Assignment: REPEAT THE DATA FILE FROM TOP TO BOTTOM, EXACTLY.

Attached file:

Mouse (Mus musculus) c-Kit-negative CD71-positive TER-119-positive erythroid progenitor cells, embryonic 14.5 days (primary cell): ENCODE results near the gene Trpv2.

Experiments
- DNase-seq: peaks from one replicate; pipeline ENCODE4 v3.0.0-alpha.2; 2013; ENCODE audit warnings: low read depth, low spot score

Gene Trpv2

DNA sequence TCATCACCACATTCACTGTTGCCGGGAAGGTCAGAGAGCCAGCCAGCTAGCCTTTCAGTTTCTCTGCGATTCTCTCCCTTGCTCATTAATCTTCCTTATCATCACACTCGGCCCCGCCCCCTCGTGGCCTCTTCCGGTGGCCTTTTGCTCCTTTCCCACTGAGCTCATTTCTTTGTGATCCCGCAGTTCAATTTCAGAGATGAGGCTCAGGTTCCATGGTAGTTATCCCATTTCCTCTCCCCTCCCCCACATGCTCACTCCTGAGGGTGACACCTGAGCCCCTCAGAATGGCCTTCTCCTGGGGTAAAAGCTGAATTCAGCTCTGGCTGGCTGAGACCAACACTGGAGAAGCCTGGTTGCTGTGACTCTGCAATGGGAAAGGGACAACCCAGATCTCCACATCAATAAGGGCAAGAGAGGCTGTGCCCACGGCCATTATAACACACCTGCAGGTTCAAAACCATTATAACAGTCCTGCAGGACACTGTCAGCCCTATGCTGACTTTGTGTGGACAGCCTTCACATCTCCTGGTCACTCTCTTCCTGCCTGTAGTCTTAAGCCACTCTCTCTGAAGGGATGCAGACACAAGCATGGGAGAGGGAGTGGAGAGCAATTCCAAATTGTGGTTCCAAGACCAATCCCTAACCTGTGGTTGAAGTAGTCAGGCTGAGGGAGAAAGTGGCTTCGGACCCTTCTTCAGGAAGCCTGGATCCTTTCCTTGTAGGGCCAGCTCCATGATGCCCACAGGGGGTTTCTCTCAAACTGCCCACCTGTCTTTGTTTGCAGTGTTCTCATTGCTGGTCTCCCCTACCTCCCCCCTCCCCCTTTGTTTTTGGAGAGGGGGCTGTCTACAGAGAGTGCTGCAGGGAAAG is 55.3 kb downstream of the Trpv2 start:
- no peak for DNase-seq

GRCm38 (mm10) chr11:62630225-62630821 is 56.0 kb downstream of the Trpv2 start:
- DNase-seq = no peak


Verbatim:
Mouse (Mus musculus) c-Kit-negative CD71-positive TER-119-positive erythroid progenitor cells, embryonic 14.5 days (primary cell): ENCODE results near the gene Trpv2.

Experiments
- DNase-seq: peaks from one replicate; pipeline ENCODE4 v3.0.0-alpha.2; 2013; ENCODE audit warnings: low read depth, low spot score

Gene Trpv2

DNA sequence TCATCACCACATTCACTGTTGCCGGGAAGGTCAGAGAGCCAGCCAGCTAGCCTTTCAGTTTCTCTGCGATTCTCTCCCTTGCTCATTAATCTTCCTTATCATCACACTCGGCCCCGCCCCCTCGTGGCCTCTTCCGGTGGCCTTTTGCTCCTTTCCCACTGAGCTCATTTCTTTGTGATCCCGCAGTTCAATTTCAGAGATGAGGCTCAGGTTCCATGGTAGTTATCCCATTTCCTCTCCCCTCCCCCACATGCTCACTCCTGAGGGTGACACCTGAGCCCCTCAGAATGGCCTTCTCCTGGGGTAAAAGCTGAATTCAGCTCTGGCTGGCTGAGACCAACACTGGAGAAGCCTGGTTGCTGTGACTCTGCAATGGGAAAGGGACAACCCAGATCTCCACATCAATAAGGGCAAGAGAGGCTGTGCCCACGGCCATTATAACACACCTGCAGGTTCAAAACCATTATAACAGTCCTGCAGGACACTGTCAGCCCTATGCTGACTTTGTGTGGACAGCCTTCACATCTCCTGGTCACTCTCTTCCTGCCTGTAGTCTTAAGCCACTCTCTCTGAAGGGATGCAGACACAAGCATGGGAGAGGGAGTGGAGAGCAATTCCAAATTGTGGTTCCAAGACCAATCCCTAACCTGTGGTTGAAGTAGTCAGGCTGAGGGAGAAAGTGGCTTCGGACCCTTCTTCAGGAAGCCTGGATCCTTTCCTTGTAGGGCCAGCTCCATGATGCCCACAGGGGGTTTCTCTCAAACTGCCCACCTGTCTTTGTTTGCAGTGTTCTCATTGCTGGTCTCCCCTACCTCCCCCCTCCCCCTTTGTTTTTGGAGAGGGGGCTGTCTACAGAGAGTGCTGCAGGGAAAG is 55.3 kb downstream of the Trpv2 start:
- no peak for DNase-seq

GRCm38 (mm10) chr11:62630225-62630821 is 56.0 kb downstream of the Trpv2 start:
- DNase-seq = no peak